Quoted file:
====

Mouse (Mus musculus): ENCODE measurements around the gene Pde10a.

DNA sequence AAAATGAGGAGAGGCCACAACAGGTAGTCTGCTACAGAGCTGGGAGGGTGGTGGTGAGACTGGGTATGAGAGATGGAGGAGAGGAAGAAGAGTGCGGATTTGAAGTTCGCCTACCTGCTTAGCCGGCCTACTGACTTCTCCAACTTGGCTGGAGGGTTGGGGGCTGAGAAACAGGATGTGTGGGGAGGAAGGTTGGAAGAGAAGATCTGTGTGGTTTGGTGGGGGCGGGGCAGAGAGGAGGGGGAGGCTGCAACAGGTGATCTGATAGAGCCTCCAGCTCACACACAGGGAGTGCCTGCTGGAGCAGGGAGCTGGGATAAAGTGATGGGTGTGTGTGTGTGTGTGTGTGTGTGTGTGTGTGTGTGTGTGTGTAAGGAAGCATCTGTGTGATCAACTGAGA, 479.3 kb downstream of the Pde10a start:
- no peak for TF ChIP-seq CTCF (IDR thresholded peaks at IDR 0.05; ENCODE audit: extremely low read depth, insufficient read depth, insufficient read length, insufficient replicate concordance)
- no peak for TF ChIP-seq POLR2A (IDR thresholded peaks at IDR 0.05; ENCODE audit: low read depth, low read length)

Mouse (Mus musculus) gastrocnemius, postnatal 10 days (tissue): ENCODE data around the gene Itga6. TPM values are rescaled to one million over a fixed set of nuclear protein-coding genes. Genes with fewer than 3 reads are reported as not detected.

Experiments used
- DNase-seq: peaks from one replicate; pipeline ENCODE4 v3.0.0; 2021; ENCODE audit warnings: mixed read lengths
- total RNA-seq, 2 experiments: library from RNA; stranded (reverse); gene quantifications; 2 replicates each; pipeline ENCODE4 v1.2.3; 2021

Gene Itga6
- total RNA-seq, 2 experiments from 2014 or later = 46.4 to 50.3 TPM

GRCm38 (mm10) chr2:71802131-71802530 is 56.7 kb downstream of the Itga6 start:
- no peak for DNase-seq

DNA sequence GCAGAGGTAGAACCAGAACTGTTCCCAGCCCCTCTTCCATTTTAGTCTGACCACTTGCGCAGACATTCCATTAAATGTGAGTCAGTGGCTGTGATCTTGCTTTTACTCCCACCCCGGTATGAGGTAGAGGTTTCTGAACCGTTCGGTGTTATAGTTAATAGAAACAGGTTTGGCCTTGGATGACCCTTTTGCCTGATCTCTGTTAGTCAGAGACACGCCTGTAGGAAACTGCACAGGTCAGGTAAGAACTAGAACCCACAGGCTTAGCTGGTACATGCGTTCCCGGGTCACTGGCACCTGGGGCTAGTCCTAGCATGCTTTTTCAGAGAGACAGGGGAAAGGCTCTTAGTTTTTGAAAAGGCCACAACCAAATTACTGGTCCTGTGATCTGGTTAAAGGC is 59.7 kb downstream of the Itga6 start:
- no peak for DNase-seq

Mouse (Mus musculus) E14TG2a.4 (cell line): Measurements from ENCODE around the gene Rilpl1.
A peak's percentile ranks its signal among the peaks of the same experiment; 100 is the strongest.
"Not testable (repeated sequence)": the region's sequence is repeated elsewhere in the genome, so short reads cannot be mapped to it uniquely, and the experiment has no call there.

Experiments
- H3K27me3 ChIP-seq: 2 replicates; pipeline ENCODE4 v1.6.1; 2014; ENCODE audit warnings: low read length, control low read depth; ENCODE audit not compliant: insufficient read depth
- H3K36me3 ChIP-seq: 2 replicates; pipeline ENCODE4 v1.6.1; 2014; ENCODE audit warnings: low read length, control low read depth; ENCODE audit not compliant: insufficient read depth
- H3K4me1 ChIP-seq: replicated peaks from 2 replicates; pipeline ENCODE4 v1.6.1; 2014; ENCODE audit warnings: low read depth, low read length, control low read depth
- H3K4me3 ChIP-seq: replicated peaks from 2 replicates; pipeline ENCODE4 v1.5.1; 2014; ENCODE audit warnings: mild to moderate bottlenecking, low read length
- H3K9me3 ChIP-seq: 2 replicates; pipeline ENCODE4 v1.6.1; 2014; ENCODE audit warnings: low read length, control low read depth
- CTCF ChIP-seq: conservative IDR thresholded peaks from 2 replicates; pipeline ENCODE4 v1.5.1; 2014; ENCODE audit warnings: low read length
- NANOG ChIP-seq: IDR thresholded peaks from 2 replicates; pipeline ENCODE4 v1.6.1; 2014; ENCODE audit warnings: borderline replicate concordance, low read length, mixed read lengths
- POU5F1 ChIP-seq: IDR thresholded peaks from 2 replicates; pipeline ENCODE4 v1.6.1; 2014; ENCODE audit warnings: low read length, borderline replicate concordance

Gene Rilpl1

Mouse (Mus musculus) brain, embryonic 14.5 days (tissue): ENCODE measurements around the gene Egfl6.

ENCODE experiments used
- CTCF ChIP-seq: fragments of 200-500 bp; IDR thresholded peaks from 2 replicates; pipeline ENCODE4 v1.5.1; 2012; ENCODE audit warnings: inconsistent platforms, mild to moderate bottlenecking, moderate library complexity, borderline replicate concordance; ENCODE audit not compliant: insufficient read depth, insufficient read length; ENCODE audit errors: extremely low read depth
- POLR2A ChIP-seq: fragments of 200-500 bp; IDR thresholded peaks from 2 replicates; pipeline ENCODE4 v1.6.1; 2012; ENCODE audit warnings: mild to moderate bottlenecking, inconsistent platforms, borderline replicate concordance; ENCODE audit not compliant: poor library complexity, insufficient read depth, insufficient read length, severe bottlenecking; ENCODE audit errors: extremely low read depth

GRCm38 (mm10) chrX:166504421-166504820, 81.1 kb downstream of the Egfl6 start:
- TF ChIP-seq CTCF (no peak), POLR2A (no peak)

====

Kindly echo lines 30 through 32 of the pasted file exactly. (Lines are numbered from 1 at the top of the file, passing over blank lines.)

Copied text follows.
- CTCF ChIP-seq: fragments of 200-500 bp; IDR thresholded peaks from 2 replicates; pipeline ENCODE4 v1.5.1; 2012; ENCODE audit warnings: inconsistent platforms, mild to moderate bottlenecking, moderate library complexity, borderline replicate concordance; ENCODE audit not compliant: insufficient read depth, insufficient read length; ENCODE audit errors: extremely low read depth
- POLR2A ChIP-seq: fragments of 200-500 bp; IDR thresholded peaks from 2 replicates; pipeline ENCODE4 v1.6.1; 2012; ENCODE audit warnings: mild to moderate bottlenecking, inconsistent platforms, borderline replicate concordance; ENCODE audit not compliant: poor library complexity, insufficient read depth, insufficient read length, severe bottlenecking; ENCODE audit errors: extremely low read depth

GRCm38 (mm10) chrX:166504421-166504820, 81.1 kb downstream of the Egfl6 start: